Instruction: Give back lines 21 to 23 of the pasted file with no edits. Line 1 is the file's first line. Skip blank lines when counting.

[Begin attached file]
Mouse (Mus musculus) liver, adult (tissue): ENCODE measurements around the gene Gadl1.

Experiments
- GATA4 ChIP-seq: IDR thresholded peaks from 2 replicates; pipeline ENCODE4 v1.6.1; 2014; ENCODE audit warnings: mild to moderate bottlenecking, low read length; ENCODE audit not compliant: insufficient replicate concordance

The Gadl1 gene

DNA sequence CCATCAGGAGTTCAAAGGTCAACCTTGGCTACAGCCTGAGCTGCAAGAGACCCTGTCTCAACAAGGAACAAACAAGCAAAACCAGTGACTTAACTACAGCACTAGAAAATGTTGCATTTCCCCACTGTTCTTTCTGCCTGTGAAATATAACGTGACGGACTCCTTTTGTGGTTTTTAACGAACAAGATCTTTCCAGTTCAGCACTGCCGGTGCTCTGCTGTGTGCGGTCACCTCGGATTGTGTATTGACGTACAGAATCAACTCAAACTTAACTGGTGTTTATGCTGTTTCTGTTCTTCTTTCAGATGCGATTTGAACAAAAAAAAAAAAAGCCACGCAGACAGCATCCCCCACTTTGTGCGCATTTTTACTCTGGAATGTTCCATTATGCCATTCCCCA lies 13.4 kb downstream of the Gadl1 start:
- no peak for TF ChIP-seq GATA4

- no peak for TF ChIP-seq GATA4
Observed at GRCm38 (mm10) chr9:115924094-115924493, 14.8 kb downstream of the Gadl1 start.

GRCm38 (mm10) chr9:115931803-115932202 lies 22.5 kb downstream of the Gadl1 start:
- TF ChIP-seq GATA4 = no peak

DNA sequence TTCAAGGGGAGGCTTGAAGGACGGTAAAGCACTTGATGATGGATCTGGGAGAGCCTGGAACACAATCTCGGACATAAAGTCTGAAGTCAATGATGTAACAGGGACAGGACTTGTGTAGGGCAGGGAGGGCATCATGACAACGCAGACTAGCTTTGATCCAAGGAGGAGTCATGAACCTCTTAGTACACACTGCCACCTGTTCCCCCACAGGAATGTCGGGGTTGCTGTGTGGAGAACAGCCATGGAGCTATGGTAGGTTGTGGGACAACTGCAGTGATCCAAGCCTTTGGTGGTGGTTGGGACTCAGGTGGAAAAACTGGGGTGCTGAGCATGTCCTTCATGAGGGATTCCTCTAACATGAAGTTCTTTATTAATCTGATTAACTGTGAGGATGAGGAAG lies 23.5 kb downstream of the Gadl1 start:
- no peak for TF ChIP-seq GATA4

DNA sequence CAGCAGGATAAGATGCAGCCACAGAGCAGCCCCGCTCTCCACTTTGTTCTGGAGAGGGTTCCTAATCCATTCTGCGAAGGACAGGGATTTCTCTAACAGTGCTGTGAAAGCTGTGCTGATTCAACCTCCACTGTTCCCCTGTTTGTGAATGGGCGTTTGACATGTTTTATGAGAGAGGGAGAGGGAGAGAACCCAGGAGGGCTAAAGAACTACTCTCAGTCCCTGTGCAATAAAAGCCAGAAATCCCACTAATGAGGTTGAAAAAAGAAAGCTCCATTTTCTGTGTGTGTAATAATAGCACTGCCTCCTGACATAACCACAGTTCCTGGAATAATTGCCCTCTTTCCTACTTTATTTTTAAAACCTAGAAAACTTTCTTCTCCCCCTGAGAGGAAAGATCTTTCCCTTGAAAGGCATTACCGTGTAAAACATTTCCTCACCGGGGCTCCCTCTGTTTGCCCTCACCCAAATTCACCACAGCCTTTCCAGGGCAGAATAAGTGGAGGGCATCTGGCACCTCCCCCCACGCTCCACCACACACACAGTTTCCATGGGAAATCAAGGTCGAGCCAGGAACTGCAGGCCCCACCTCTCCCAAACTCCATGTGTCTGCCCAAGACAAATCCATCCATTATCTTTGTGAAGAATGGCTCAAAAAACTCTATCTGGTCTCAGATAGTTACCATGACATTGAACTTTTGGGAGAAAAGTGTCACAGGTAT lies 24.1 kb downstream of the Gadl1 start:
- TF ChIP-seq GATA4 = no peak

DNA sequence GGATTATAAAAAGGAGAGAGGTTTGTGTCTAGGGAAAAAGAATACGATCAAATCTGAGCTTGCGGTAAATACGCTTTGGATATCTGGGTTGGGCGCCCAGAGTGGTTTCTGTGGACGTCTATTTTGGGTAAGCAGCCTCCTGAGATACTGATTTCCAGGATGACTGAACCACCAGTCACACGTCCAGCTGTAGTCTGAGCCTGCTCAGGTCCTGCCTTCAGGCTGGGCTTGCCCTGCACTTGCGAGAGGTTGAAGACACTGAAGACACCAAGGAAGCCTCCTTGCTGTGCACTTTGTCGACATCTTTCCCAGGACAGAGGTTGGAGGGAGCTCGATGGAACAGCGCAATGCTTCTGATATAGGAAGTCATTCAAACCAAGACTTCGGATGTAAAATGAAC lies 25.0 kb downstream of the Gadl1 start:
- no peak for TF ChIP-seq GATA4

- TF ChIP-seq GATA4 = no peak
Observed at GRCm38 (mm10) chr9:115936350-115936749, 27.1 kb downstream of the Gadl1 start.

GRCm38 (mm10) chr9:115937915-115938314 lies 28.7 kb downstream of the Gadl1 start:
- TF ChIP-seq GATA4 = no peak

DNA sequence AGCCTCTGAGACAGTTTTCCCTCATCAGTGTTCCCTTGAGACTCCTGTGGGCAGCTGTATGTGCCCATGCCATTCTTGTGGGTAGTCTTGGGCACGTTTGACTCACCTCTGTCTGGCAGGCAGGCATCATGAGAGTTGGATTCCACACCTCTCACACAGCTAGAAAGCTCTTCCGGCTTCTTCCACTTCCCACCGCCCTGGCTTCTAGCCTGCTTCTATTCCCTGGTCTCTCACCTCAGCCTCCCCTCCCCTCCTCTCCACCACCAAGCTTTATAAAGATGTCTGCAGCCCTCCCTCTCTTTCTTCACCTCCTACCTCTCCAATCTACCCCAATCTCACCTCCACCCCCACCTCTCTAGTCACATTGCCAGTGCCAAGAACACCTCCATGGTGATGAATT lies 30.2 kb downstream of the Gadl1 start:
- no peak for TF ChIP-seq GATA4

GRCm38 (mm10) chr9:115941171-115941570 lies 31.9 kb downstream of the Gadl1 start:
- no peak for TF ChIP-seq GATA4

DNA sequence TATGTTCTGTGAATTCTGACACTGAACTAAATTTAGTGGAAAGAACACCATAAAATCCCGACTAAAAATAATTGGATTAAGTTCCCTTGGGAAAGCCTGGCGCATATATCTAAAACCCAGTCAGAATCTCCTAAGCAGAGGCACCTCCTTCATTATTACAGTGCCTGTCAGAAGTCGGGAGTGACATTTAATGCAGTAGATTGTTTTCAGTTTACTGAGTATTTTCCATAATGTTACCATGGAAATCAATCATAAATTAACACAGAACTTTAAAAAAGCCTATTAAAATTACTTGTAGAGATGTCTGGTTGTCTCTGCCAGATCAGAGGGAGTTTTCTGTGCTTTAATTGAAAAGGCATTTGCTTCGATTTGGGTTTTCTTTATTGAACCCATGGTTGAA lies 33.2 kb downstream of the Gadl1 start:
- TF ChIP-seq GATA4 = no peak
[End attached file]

DNA sequence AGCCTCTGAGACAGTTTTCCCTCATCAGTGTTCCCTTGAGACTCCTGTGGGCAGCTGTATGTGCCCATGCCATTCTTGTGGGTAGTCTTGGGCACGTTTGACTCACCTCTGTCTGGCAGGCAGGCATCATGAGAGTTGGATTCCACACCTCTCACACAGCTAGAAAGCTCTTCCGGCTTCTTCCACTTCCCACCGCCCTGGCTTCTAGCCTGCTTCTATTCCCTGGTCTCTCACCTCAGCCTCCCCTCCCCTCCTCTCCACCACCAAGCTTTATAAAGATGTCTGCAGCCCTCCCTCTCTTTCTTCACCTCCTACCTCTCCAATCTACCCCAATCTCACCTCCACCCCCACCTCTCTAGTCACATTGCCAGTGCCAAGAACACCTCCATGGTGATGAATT lies 30.2 kb downstream of the Gadl1 start:
- no peak for TF ChIP-seq GATA4

GRCm38 (mm10) chr9:115941171-115941570 lies 31.9 kb downstream of the Gadl1 start: